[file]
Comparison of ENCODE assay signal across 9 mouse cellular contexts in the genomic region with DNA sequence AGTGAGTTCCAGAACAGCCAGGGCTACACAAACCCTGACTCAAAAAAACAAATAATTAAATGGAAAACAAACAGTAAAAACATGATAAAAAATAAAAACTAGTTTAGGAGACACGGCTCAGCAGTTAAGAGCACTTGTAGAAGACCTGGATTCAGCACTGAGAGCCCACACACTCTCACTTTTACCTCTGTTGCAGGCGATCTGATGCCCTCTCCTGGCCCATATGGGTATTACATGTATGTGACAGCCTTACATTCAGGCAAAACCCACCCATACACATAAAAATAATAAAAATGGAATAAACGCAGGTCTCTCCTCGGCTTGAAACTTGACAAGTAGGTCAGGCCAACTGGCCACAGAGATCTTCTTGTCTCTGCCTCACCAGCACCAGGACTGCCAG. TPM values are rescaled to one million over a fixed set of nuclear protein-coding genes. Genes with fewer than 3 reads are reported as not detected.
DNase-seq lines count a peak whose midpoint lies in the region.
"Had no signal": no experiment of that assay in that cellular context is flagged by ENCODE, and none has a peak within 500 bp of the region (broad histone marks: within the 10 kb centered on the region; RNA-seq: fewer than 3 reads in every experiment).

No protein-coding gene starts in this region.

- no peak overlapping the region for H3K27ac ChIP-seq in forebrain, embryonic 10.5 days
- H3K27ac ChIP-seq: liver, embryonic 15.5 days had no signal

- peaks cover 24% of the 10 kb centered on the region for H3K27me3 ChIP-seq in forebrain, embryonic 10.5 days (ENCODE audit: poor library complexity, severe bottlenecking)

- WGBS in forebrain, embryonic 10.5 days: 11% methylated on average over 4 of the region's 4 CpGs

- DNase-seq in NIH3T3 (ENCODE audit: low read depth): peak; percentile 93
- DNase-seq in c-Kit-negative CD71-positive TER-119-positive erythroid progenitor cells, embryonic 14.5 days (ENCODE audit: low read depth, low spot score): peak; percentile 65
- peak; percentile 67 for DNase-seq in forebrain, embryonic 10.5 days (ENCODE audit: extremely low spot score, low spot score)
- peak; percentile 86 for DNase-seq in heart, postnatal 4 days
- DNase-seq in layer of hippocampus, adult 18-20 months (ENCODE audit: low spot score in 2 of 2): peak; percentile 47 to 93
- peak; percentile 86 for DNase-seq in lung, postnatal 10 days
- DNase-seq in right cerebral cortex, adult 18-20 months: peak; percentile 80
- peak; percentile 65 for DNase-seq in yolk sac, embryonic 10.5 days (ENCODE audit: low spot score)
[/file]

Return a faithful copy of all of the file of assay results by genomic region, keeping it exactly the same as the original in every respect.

Comparison of ENCODE assay signal across 9 mouse cellular contexts in the genomic region with DNA sequence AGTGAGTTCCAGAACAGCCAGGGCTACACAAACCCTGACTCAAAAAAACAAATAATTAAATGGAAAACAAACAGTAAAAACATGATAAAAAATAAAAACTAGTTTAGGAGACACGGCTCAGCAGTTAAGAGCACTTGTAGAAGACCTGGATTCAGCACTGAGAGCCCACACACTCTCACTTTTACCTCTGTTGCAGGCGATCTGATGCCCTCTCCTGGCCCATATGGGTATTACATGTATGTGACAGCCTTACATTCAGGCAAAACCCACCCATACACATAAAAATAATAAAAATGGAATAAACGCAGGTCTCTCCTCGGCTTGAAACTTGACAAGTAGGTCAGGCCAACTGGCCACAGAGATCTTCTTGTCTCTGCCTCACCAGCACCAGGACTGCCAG. TPM values are rescaled to one million over a fixed set of nuclear protein-coding genes. Genes with fewer than 3 reads are reported as not detected.
DNase-seq lines count a peak whose midpoint lies in the region.
"Had no signal": no experiment of that assay in that cellular context is flagged by ENCODE, and none has a peak within 500 bp of the region (broad histone marks: within the 10 kb centered on the region; RNA-seq: fewer than 3 reads in every experiment).

No protein-coding gene starts in this region.

- no peak overlapping the region for H3K27ac ChIP-seq in forebrain, embryonic 10.5 days
- H3K27ac ChIP-seq: liver, embryonic 15.5 days had no signal

- peaks cover 24% of the 10 kb centered on the region for H3K27me3 ChIP-seq in forebrain, embryonic 10.5 days (ENCODE audit: poor library complexity, severe bottlenecking)

- WGBS in forebrain, embryonic 10.5 days: 11% methylated on average over 4 of the region's 4 CpGs

- DNase-seq in NIH3T3 (ENCODE audit: low read depth): peak; percentile 93
- DNase-seq in c-Kit-negative CD71-positive TER-119-positive erythroid progenitor cells, embryonic 14.5 days (ENCODE audit: low read depth, low spot score): peak; percentile 65
- peak; percentile 67 for DNase-seq in forebrain, embryonic 10.5 days (ENCODE audit: extremely low spot score, low spot score)
- peak; percentile 86 for DNase-seq in heart, postnatal 4 days
- DNase-seq in layer of hippocampus, adult 18-20 months (ENCODE audit: low spot score in 2 of 2): peak; percentile 47 to 93
- peak; percentile 86 for DNase-seq in lung, postnatal 10 days
- DNase-seq in right cerebral cortex, adult 18-20 months: peak; percentile 80
- peak; percentile 65 for DNase-seq in yolk sac, embryonic 10.5 days (ENCODE audit: low spot score)